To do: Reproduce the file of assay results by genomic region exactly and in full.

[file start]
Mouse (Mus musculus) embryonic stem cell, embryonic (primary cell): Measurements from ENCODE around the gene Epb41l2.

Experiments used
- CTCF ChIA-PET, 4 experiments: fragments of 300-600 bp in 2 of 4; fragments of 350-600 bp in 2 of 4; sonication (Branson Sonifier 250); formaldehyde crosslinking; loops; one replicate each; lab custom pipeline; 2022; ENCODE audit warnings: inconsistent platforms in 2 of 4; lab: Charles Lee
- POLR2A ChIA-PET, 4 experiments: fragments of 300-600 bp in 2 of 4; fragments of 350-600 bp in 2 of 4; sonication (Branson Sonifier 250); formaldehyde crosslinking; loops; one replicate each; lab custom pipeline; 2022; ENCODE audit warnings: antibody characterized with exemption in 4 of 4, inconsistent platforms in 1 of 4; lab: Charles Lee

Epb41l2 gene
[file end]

Mouse (Mus musculus) embryonic stem cell, embryonic (primary cell): Measurements from ENCODE around the gene Epb41l2.

Experiments used
- CTCF ChIA-PET, 4 experiments: fragments of 300-600 bp in 2 of 4; fragments of 350-600 bp in 2 of 4; sonication (Branson Sonifier 250); formaldehyde crosslinking; loops; one replicate each; lab custom pipeline; 2022; ENCODE audit warnings: inconsistent platforms in 2 of 4; lab: Charles Lee
- POLR2A ChIA-PET, 4 experiments: fragments of 300-600 bp in 2 of 4; fragments of 350-600 bp in 2 of 4; sonication (Branson Sonifier 250); formaldehyde crosslinking; loops; one replicate each; lab custom pipeline; 2022; ENCODE audit warnings: antibody characterized with exemption in 4 of 4, inconsistent platforms in 1 of 4; lab: Charles Lee

Epb41l2 gene